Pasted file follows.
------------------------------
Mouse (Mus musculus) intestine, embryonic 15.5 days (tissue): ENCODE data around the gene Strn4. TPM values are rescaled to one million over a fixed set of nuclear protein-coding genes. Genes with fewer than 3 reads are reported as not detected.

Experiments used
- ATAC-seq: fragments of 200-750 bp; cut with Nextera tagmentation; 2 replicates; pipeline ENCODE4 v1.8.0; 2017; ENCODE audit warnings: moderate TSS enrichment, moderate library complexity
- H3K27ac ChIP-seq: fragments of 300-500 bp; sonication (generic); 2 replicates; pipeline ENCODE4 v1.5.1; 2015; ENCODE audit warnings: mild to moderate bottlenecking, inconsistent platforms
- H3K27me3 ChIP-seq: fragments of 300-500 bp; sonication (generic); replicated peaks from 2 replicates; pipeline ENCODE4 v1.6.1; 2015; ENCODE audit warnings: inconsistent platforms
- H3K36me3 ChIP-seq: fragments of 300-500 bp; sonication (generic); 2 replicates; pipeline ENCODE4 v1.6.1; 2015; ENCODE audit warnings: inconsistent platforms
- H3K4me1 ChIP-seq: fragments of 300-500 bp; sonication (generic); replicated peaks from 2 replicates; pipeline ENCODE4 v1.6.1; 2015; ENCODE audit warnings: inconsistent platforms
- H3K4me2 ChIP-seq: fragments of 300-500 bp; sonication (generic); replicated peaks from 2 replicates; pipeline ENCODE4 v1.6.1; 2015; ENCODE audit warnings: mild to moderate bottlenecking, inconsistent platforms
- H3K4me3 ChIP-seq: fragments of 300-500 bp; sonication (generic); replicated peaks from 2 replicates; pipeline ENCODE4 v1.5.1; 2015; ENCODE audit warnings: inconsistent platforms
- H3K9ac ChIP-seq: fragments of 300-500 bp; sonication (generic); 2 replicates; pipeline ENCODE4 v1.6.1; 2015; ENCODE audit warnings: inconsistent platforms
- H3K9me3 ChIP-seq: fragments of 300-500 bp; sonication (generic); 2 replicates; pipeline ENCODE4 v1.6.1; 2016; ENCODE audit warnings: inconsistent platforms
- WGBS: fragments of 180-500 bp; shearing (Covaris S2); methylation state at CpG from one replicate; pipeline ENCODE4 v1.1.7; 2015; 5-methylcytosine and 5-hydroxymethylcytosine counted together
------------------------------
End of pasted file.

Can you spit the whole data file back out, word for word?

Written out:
Mouse (Mus musculus) intestine, embryonic 15.5 days (tissue): ENCODE data around the gene Strn4. TPM values are rescaled to one million over a fixed set of nuclear protein-coding genes. Genes with fewer than 3 reads are reported as not detected.

Experiments used
- ATAC-seq: fragments of 200-750 bp; cut with Nextera tagmentation; 2 replicates; pipeline ENCODE4 v1.8.0; 2017; ENCODE audit warnings: moderate TSS enrichment, moderate library complexity
- H3K27ac ChIP-seq: fragments of 300-500 bp; sonication (generic); 2 replicates; pipeline ENCODE4 v1.5.1; 2015; ENCODE audit warnings: mild to moderate bottlenecking, inconsistent platforms
- H3K27me3 ChIP-seq: fragments of 300-500 bp; sonication (generic); replicated peaks from 2 replicates; pipeline ENCODE4 v1.6.1; 2015; ENCODE audit warnings: inconsistent platforms
- H3K36me3 ChIP-seq: fragments of 300-500 bp; sonication (generic); 2 replicates; pipeline ENCODE4 v1.6.1; 2015; ENCODE audit warnings: inconsistent platforms
- H3K4me1 ChIP-seq: fragments of 300-500 bp; sonication (generic); replicated peaks from 2 replicates; pipeline ENCODE4 v1.6.1; 2015; ENCODE audit warnings: inconsistent platforms
- H3K4me2 ChIP-seq: fragments of 300-500 bp; sonication (generic); replicated peaks from 2 replicates; pipeline ENCODE4 v1.6.1; 2015; ENCODE audit warnings: mild to moderate bottlenecking, inconsistent platforms
- H3K4me3 ChIP-seq: fragments of 300-500 bp; sonication (generic); replicated peaks from 2 replicates; pipeline ENCODE4 v1.5.1; 2015; ENCODE audit warnings: inconsistent platforms
- H3K9ac ChIP-seq: fragments of 300-500 bp; sonication (generic); 2 replicates; pipeline ENCODE4 v1.6.1; 2015; ENCODE audit warnings: inconsistent platforms
- H3K9me3 ChIP-seq: fragments of 300-500 bp; sonication (generic); 2 replicates; pipeline ENCODE4 v1.6.1; 2016; ENCODE audit warnings: inconsistent platforms
- WGBS: fragments of 180-500 bp; shearing (Covaris S2); methylation state at CpG from one replicate; pipeline ENCODE4 v1.1.7; 2015; 5-methylcytosine and 5-hydroxymethylcytosine counted together